Nonetheless, this interview spurred a hashtag in support of Darthés on Twitter, #YoTeCreoJuan, meaning ‘I believe you, Juan’. Originally, it was used by a few hundred people who supported his side of the story, but it has quickly been appropriated by his detractors, who have turned it against him entirely. It’s clear that, at least on social media, the support for Fardín is far, far, greater than that for Darthés — a very exciting development, considering that Calu Rivero’s earlier accusation was met with the exact opposite reaction.

What happens from here?

As we know all know too well, it’s often difficult to meet the prohibitively high standards of evidence required to prosecute sexual crimes in court, doubly so for historical allegations. Fardín, however, is not backing down. Before releasing her video, she went to Nicaragua, where she filed an official police report against Darthés. It may, however, prove difficult to get him extradited to even face trial. In his aforementioned interview, he pledged that he would travel to Nicaragua to be judged before the law, but it’s a lot simpler to say that than it is to have the guts to actually do it.

Whether formal charges succeed or not, however, #MiraComoNosPonemos was always destined to be far bigger than just Darthés. He is but a prototypical example, one abuser in a country full of them, as the hundreds of thousands of women sharing their own experiences clearly demonstrate. The Argentine women’s movement has been very active this year, especially in the fight to legalise abortion. Over the last couple of years, it has time and time again proven itself a potent force for positive change. With the wide support for #MiraComoNosPonemos, it’s emphatically done so once more. The activism and bravery of these millions of women has rapidly brought women’s issues of all kinds to centre stage, an especially important achievement in a country where doing so has usually been notoriously difficult. Its example may even further inspire women’s movements across Latin America, creating a much-needed regional wave.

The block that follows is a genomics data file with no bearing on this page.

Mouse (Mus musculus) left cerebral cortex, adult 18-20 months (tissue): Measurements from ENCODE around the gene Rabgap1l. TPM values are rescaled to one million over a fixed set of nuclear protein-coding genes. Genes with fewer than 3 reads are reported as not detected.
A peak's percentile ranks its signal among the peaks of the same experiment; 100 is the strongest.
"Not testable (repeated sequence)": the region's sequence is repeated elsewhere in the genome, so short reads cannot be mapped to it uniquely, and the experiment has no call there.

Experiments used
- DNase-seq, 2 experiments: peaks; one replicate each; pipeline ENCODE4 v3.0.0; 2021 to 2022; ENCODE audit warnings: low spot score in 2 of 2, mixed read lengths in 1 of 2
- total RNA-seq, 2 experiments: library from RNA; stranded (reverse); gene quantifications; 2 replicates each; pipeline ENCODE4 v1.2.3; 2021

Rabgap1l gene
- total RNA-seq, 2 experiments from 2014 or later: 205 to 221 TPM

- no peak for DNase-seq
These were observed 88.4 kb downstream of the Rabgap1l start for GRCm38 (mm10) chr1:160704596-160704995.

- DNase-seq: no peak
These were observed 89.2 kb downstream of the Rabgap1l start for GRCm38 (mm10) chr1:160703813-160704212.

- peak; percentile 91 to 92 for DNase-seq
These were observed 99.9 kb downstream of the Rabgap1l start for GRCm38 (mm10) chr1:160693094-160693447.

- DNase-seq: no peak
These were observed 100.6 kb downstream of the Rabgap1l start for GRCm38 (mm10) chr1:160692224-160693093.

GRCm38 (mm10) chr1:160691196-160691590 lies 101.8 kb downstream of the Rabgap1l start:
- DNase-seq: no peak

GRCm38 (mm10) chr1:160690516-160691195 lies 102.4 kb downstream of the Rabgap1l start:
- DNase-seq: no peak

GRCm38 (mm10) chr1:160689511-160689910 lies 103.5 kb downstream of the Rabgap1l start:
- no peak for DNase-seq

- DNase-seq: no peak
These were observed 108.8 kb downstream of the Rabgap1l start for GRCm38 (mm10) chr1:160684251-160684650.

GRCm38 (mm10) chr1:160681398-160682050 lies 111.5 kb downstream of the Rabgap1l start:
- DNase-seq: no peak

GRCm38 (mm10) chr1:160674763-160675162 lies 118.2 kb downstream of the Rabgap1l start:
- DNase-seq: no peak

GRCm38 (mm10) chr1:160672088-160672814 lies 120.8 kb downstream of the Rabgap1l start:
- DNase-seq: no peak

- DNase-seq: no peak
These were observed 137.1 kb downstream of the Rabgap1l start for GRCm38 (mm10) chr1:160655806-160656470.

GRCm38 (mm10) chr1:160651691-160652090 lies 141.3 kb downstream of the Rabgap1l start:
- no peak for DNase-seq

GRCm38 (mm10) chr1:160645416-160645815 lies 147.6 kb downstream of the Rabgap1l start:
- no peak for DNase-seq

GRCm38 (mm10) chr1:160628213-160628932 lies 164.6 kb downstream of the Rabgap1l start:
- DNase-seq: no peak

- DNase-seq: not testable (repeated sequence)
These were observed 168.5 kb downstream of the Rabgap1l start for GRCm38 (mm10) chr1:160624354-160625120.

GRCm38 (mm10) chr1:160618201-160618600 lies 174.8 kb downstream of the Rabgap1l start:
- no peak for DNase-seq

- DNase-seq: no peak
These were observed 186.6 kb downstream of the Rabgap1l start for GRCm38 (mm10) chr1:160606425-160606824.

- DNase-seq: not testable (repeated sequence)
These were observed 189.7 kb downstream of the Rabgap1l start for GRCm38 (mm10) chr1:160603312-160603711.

The future of gender equality in Argentina, and perhaps across the continent, is finally looking bright.


Thanks for reading! If you enjoyed this post, consider following me on social media:
Follow George Ganitis on Twitter
Follow George Ganitis on Medium

 

Advertisements

Leave a Reply

Fill in your details below or click an icon to log in:

WordPress.com Logo

You are commenting using your WordPress.com account. Log Out /  Change )

Google photo

You are commenting using your Google account. Log Out /  Change )

Twitter picture

You are commenting using your Twitter account. Log Out /  Change )

Facebook photo

You are commenting using your Facebook account. Log Out /  Change )

Connecting to %s